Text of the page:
Day 1: Provocation: Canada is removing the humpback whale from the threatened species list. One student is aware of the story and quickly brings the rest of the class up to date. There are 2 very different reactions. For some this is good news; the species must be safe now. For others this is terrible news; we’re not protecting whales. We remind ourselves to climb down our ladders; this is something to be explored. I lead students into a discussion of Canada’s role and responsibilities in a global community.

I then ask them to think about what a global community is and what they actually know about the world.

Schema/Prior Knowledge

Students discuss places, name a few environmental issues and one or two organizations including the UN. It is surprising how little they were able to put forward about the world. There are many things they have “kinda” heard of and many misconceptions.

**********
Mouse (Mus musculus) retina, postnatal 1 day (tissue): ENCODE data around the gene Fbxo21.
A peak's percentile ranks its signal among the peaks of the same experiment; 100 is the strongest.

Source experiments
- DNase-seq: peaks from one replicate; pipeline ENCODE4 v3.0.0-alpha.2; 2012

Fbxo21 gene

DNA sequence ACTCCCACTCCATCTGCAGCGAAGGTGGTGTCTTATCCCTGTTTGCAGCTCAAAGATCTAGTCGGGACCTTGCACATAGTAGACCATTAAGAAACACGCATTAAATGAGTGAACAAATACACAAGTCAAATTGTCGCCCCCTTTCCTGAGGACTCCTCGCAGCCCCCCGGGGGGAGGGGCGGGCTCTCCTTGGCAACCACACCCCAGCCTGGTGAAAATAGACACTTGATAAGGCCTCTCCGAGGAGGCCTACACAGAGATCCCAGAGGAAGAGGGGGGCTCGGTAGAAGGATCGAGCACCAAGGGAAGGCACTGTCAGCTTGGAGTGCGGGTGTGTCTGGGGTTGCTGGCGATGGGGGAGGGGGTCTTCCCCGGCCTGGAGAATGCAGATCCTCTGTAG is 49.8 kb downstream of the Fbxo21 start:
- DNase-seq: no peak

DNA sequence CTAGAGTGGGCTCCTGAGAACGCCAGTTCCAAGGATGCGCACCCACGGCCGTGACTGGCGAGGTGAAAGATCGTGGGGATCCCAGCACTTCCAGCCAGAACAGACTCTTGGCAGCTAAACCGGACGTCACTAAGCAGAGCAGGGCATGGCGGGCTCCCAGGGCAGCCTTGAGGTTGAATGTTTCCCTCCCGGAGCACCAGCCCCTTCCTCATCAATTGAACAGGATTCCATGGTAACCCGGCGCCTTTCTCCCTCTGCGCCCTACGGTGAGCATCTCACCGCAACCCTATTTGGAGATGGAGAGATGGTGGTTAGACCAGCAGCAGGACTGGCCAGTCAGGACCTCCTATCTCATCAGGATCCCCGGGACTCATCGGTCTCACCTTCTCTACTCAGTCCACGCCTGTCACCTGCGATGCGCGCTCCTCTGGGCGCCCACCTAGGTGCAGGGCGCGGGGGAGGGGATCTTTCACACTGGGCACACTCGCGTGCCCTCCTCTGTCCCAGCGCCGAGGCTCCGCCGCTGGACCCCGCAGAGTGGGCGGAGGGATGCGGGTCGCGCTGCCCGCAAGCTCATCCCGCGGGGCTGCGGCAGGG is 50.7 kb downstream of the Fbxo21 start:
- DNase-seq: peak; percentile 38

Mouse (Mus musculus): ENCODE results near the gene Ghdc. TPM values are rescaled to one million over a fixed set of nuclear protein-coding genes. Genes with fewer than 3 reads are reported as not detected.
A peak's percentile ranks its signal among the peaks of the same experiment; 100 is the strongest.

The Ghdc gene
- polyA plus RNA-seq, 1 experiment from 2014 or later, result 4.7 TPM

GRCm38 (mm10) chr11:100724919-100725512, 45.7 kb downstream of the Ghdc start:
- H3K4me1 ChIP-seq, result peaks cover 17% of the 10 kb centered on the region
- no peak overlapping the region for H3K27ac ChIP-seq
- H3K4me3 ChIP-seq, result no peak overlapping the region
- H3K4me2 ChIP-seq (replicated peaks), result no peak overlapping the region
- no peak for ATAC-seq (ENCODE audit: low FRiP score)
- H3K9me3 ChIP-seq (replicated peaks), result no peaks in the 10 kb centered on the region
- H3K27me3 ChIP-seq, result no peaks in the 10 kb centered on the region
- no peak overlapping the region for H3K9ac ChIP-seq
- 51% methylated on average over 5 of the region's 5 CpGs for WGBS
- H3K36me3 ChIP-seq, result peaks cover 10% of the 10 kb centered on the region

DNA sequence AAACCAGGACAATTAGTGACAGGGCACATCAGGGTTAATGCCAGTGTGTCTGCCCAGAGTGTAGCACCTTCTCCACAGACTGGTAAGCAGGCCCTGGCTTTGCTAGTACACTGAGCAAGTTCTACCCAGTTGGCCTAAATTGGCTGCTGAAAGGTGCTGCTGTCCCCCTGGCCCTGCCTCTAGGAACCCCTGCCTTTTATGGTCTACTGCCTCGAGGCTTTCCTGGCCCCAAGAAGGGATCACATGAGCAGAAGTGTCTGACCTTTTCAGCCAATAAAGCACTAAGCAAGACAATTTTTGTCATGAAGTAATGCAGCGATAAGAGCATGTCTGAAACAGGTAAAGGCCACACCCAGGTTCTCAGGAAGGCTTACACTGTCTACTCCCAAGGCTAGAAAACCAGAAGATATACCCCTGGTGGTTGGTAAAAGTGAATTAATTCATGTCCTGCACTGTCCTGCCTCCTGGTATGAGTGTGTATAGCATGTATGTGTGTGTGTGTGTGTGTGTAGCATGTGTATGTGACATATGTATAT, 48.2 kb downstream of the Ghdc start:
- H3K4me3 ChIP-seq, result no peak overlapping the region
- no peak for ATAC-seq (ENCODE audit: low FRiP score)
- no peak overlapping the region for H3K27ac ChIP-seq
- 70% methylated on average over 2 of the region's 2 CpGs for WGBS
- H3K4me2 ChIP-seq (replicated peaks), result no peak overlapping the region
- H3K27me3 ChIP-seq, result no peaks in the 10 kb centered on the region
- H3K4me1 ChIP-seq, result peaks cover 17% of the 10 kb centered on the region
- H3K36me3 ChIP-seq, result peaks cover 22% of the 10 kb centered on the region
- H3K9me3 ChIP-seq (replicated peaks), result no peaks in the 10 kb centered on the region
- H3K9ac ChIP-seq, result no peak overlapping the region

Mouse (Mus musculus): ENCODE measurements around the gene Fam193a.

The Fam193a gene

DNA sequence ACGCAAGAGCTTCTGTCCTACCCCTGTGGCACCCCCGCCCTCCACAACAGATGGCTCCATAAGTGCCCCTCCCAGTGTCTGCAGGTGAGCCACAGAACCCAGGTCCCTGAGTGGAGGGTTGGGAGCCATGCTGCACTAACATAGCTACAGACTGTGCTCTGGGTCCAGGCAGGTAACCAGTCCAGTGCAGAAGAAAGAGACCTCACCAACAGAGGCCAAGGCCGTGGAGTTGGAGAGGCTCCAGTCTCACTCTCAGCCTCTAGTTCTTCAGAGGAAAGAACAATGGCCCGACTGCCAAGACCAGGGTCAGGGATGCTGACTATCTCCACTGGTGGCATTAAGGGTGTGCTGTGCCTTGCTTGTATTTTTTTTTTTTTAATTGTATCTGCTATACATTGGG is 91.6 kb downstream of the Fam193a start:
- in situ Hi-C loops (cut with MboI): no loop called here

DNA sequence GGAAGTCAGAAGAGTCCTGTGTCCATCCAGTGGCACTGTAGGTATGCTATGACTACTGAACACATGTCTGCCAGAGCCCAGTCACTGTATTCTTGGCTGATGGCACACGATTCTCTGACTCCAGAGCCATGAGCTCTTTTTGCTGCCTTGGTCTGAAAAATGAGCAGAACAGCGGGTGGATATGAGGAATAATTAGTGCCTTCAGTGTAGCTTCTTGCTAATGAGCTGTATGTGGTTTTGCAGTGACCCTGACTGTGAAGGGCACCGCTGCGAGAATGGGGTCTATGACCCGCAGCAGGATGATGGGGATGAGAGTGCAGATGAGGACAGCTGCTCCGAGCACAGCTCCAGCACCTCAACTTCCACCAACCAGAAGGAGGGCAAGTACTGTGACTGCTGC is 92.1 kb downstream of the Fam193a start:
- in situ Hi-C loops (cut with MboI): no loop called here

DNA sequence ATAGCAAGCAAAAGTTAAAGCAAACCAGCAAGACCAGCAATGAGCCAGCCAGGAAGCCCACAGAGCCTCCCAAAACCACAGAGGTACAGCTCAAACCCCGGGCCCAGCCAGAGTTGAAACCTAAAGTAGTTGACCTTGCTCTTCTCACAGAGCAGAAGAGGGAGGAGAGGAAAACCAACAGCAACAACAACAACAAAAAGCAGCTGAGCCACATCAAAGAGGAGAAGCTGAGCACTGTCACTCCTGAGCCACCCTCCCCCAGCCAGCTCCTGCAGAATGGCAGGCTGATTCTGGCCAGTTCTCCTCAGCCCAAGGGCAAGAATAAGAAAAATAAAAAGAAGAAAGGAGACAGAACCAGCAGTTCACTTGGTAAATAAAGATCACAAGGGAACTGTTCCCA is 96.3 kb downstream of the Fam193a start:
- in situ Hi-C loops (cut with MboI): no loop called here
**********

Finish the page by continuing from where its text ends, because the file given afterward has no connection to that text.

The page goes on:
As we talk, students map their current model of the world including places, events, issues, people and news stories. This is a map that they will continue to build as they learn about the world.

The roll up map is a popular tool in our classroom. It comes down frequently for various reasons. Here students are confirming place names before they add them to their global knowledge maps.

In our discussion the United Nations is mentioned. A few students have a vague understanding that it is something that includes all nations and helps out in the world.  I ask the students where it is. No one knows but 2 theories emerge:

1. It must be in the middle of the ocean because that is a place that doesn’t belong to one particular country.
2. It might be in Antarctica because that is also a place that doesn’t belong to one country.

Students decide to find out. They head to the lab and begin constructing knowledge on the United Nations.